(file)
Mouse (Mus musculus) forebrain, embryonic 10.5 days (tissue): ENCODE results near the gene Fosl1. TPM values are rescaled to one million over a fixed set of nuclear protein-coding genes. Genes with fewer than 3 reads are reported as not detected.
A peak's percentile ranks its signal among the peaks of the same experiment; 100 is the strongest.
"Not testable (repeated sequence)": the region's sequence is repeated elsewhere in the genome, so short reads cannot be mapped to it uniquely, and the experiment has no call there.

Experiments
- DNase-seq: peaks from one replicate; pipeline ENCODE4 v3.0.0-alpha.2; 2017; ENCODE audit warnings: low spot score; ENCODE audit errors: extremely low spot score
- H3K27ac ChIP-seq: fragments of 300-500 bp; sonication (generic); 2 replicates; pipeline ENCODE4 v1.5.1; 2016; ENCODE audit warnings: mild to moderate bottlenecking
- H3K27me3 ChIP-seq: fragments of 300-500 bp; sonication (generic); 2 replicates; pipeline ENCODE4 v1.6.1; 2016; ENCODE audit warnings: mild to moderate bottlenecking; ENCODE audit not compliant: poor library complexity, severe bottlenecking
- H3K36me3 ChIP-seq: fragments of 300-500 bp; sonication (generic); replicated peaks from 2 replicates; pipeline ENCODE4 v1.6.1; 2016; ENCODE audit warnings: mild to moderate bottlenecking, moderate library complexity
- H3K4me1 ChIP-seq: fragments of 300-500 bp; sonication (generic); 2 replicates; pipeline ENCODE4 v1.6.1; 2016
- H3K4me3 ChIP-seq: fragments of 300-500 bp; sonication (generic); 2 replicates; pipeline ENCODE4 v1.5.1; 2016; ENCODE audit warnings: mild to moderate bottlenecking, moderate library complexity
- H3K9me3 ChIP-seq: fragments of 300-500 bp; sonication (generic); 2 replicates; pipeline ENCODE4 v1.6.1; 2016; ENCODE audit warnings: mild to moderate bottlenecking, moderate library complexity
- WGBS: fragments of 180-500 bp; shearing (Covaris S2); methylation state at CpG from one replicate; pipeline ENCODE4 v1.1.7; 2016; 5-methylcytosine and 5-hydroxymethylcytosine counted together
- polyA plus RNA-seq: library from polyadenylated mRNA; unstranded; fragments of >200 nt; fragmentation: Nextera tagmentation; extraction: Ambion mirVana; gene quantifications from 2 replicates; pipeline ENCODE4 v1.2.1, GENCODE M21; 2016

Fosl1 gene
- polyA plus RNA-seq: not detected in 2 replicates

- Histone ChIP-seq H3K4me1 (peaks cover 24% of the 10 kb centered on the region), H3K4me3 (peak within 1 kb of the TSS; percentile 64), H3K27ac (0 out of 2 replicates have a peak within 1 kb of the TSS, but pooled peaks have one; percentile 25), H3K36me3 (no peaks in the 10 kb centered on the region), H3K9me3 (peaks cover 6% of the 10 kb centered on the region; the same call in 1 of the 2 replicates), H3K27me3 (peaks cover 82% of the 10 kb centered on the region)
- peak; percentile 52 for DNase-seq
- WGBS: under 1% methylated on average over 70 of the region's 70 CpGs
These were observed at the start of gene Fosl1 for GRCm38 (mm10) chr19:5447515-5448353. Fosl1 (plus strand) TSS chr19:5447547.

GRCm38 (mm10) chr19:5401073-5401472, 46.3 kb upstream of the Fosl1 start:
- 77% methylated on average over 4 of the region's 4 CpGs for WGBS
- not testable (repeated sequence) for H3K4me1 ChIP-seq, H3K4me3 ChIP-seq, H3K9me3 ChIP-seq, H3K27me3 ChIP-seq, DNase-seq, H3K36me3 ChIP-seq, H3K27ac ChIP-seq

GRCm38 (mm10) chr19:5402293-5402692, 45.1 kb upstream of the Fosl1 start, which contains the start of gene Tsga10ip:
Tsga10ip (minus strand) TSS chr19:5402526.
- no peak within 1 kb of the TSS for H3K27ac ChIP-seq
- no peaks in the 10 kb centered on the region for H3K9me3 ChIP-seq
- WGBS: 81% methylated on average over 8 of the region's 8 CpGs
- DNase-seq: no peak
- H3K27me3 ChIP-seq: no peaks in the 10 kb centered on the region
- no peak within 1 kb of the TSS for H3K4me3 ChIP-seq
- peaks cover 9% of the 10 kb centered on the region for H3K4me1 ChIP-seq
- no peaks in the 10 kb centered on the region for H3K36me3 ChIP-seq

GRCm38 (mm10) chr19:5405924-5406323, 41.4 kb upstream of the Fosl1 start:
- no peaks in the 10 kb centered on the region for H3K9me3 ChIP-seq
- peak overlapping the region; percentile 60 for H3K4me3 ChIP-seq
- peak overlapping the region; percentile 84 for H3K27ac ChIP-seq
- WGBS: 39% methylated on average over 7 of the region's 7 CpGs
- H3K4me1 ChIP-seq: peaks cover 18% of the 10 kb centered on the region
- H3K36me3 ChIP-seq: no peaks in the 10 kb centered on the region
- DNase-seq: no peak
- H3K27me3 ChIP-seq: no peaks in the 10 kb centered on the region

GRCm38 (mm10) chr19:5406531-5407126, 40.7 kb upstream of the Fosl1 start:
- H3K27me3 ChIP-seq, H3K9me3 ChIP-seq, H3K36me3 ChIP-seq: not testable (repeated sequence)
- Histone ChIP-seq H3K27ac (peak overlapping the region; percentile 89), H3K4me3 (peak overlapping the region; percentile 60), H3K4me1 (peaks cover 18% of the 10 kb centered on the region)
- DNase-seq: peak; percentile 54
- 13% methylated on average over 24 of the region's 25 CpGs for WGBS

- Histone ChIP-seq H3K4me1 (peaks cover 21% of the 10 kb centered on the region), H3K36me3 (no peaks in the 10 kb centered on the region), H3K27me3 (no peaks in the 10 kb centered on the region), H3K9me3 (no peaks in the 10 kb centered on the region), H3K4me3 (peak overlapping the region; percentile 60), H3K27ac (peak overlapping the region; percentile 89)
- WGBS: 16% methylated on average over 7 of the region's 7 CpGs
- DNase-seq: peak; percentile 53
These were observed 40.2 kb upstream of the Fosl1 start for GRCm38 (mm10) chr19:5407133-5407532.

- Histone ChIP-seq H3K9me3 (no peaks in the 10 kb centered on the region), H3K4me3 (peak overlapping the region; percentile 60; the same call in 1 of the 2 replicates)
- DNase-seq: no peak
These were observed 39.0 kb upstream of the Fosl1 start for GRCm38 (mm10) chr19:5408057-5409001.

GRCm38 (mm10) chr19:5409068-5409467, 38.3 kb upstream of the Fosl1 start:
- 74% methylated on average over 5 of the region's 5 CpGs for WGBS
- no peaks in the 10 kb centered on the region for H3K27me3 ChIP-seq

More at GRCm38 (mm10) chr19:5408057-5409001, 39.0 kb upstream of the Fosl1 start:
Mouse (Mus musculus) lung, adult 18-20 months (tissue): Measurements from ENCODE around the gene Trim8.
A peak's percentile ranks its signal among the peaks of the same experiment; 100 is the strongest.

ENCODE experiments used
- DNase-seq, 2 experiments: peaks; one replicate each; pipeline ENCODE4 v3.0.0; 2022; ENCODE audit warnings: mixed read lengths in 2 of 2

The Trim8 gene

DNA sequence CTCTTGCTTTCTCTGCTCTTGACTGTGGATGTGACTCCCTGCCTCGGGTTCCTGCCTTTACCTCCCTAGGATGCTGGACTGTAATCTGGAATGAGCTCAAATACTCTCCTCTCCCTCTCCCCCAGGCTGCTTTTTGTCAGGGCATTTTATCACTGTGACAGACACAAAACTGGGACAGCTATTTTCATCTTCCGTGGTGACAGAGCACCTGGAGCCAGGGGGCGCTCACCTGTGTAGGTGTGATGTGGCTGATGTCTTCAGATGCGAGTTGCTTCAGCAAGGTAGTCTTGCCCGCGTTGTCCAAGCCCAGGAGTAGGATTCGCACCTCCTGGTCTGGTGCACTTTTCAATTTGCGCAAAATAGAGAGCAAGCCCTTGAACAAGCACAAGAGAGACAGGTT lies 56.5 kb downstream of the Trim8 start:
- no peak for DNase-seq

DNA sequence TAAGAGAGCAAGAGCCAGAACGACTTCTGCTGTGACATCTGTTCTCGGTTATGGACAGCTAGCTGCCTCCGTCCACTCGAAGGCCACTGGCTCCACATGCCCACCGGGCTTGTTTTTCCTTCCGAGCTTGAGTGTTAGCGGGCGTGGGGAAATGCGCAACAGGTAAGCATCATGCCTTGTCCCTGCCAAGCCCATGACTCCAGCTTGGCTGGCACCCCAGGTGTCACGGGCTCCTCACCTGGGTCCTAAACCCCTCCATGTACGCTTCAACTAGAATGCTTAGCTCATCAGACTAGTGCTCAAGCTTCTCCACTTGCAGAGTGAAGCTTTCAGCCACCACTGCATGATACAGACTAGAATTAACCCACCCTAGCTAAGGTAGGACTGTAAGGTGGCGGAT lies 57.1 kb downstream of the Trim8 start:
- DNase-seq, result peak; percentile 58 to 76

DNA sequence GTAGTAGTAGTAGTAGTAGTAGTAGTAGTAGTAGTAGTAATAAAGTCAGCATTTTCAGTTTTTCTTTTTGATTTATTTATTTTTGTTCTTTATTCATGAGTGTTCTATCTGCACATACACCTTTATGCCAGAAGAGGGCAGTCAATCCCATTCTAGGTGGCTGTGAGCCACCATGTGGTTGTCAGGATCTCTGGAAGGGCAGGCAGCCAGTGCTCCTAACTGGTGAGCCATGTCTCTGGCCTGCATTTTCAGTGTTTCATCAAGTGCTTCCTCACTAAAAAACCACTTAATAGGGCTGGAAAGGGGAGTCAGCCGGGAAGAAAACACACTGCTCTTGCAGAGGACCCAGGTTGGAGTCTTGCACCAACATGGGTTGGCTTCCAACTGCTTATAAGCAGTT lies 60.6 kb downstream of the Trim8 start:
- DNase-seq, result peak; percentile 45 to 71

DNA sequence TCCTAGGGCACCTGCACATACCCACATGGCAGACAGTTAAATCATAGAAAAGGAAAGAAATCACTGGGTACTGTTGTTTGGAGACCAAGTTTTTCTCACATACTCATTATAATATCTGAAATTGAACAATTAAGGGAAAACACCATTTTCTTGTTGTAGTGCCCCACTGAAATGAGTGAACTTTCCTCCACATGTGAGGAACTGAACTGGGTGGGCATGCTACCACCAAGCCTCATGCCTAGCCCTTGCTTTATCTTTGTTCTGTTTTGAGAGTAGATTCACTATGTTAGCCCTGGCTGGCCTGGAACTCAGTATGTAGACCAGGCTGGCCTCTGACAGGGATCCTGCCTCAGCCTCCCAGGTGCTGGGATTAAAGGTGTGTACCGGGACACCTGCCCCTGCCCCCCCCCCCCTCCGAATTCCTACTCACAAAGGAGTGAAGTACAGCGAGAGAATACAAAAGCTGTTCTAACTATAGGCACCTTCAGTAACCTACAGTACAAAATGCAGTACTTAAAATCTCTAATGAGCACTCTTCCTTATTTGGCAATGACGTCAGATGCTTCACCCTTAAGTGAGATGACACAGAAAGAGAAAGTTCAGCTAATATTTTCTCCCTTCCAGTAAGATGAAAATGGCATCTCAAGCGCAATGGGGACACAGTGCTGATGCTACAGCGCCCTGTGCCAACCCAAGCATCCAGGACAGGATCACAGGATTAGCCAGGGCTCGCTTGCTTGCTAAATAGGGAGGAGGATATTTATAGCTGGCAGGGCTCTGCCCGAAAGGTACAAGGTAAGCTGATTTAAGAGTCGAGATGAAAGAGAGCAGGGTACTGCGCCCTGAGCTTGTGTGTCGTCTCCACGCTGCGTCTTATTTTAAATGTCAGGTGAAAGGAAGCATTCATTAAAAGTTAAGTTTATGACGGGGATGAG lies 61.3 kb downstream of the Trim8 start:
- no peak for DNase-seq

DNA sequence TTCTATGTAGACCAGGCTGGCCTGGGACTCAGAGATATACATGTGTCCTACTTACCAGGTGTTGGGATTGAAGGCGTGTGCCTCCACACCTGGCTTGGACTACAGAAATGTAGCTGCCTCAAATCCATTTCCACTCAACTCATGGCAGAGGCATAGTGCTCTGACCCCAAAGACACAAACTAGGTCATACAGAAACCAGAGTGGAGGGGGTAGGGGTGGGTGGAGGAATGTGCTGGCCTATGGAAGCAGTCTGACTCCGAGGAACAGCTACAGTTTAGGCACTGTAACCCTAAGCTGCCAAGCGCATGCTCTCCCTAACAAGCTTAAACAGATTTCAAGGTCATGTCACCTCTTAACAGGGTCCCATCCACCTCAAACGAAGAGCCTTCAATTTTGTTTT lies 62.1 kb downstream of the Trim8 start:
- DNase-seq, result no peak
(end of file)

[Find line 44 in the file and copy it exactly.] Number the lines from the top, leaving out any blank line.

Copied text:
- Histone ChIP-seq H3K27ac (peak overlapping the region; percentile 89), H3K4me3 (peak overlapping the region; percentile 60), H3K4me1 (peaks cover 18% of the 10 kb centered on the region)